This report examines the potential contribution of reliable fixed wireless and hybrid access. As an established technology, it today principally promises proper performance in well-defined but not market-wide conditions. Broadly speaking, the more remote the user community, the more promising this niche-centric technology. In particular, the opportunities for creating and sustaining an affordable and profitable scenario for both end users and operators in circumstances where there is no broadband are examined.
The report also describes the value of hybrid access as a weapon in the ongoing competition with other operators. In examining several initiatives, special attention is paid to the role of regulation in making such outreach attractive and feasible.
The issue of access is one of spectrum, the report observes, crucial in ensuring its potential.
After reviewing the characteristics of rollouts in six European states, alongside the Americas and East Asia, and mentioning some 50 key players, the report concludes that the hybrid network is “indeed a mid-term alternative to extend copper-line lifetimes and fight competition from cable operators”.
1. Executive Summary
2. Are fixed LTE networks overpromising, or succeeding?
2.1. LTE: a full-featured and ecosystem-backed technology
2.1.1. Fixed wireless is not new
2.1.2. LTE is an undeniably solid technology
2.2. Spectrum availability: a key issue
2.2.1. Frequency bands: Coverage or capacity and throughput?
2.2.2. Which frequency bands for fixed wireless networks?
2.3. LTE as a fixed broadband technology
3. Are hybrid networks too good to be true?
3.1. Fixed wireless networks do have their limitations
3.1.1. Fixed wireless is no longer an ISP exclusive
3.1.2. Fluctuating performance
3.2. A new wave of hybrid offers
3.3. What is LTE and DSL bonding?
3.3.1. Two different technical approaches: Layer 2 or 3 approaches
3.3.2. MPTCP, the future of bonding?
3.3.3. LTE in the unlicensed band(s): What is different?
3.4. Key issues
3.4.1. Form factor and deployment options
3.4.2. Is the ecosystem ready for this?
3.4.3. Where is the technology heading?
3.5. Drivers for fixed/mobile hybrid offers
3.5.1. Bonding legacy broadband and LTE
3.5.2. Bonding VDSL with LTE
3.6. Hybrid offers in the market
4. Is 5G the game changer for broadband access?
4.1. Increased throughputs and options for flexible deployment
4.2. Higher frequency bands means more limited coverage and less reach
4.3. Greater pressure on the backhaul
5.1.1. Rural areas: a potential alternative to costly fibre deployment
5.1.2. Suburban areas: Competition as the main driver for 5G FWA local deployment
5.1.3. Urban areas: 5G FWA is a short-term option, but for mobile users a priority
5.1.4. What is the place for hybrid solutions?
Tables & Figures
Table 1: Understanding the effect on performance by MIMO and order modulation
Table 2: Frequency range and coverage
Table 3: Digital Dividend frequency bands, by ITU Regions
Table 4: Countries where the L-band has already been auctioned in the EU
Table 5: 450 MHz LTE networks worldwide
Table 6: European hybrid DSL-LTE services
Table 7: Hybrid CPE deployment options
Table 8: Operators and vendors involved in commercial hybrid DSL-LTE offers
Table 9: Live hybrid offers in European markets
Table 10: Throughput and link distance at various frequency bands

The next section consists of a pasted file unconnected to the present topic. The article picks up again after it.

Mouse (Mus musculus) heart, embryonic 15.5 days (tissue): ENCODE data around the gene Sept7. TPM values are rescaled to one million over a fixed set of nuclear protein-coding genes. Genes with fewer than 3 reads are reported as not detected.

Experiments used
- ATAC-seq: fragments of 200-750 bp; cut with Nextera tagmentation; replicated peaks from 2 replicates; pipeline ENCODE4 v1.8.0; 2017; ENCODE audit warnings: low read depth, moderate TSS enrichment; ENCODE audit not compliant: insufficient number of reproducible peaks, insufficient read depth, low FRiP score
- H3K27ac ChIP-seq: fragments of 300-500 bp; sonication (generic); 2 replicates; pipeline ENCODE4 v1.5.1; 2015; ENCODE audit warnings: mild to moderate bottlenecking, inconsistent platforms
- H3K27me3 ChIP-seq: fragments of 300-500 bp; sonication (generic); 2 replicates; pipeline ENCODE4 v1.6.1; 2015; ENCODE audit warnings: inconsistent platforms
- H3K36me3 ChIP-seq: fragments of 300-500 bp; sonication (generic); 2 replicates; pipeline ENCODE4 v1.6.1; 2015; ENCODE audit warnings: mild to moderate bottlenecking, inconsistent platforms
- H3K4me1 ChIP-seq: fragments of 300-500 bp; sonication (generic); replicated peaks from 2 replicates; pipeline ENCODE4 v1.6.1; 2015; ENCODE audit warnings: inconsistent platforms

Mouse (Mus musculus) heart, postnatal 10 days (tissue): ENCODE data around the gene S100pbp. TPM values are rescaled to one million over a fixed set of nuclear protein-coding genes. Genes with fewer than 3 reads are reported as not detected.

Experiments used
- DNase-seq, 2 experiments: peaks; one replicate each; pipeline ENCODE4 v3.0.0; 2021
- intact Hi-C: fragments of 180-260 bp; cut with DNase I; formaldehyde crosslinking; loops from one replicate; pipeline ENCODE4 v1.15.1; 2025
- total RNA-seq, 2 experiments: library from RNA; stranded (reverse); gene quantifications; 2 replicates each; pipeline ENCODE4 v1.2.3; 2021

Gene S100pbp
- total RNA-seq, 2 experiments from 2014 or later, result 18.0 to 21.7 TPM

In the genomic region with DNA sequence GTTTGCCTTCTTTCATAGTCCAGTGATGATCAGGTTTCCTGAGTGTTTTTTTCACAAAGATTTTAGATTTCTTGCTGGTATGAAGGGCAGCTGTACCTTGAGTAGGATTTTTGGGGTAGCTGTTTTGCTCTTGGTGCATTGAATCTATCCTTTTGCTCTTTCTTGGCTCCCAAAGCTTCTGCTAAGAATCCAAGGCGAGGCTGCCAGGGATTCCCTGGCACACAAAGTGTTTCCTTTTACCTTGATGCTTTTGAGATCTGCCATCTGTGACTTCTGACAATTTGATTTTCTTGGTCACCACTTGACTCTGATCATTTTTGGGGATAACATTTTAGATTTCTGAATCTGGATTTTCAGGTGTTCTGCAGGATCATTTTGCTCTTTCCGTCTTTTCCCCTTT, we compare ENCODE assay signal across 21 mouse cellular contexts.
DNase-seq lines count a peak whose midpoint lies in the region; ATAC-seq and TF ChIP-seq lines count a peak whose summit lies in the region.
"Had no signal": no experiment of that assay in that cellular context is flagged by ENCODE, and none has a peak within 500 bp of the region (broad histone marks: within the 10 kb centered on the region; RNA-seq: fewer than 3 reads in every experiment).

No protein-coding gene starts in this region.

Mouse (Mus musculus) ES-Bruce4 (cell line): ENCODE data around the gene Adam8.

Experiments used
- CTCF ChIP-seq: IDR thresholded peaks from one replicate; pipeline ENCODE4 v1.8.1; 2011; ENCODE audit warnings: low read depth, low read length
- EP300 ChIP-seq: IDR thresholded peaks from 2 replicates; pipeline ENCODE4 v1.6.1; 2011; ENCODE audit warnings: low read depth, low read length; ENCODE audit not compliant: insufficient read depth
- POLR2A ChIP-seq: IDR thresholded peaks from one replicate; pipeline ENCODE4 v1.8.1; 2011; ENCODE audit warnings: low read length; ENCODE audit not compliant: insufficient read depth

Table 11: 5G fixed wireless deployment scenarios in rural areas
Table 12: 5G fixed wireless deployment scenarios in suburban areas
Table 13: 5G fixed wireless deployment scenarios in urban areas
Figure 1: The LTE device ecosystem: All 9,544 LTE user devices by form factor, November 2017
Figure 2: Max throughput of commercial LTE networks
Figure 3: Proposed frequency plan for the extension of the 3.5 GHz band for fixed and mobile broadband in France
Figure 4: Estimated development of L-Band ecosystem
Figure 5: Bouygues Telecom 4G Box
Figure 6: 4G download speed evolution during a one-week test in a Belgian rural area
Figure 7: Download speed evolution during a test involving first a UK FTTC connection during three days and a 4G connection during the remaining 4 days
Figure 8: VIAG Interkom 'Genion' homezone offer (1999)
Figure 9: BT Fusion (2005)
Figure 10: Fixed/mobile bonding hybrid
Figure 11: European hybrid offers
Figure 12: Comparison of IP-level congestion vs TCP-level congestion
Figure 13: Performance of LTE-DSL bonding with Intel/Ericsson MPTCP-based solution
Figure 14: The Licensed-Assisted Access principles
Figure 15: LAA brings LTE Gigabit to MNOs lacking spectrum
Figure 16: Two different architectures to provide broadband access in remote areas
Figure 17: Dual-box implementation at home
Figure 18: Minimum throughput required, depending on stream definition
Figure 19: DAE broadband objectives
Figure 20: Broadband coverage in the EU 28, in 2016
Figure 21: Rural NGA coverage
Figure 22: Rural LTE coverage by country
Figure 23: 4G downlink speeds in rural France
Figure 24: A1 ‘Hybrid Power’
Figure 25: The hybrid objectives of DTAG
Figure 26: Magenta Zuhause Hybrid tariffs
Figure 27: Swisscom outdoor unit
Figure 28: Swisscom 2020 broadband technology mix
Figure 29: Swisscom network coverage map 2016 vs. 2021
Figure 30: Performance objectives for 5G and associated use cases
Figure 31: Simulation by Mitsubishi using a 48-element adaptive-phase antenna array using 44 GHz frequency bands and 500 MHz of bandwidth
Figure 32: Verizon 5G fixed wireless plans for 2018
Figure 33: Results of Verizon 5G fixed wireless trials: Download speed results
Figure 34: Performance and spectral efficiency at 37 GHz
Figure 35: Backhaul capacity requirement per radio site for mobile operators
- Bouygues Telecom
- Deutsche Telekom
- European Commission
- Liberty Global
- NTT DOCOMO
- T-Mobile Austria
- Ukko Mobile
- VIAG Interkom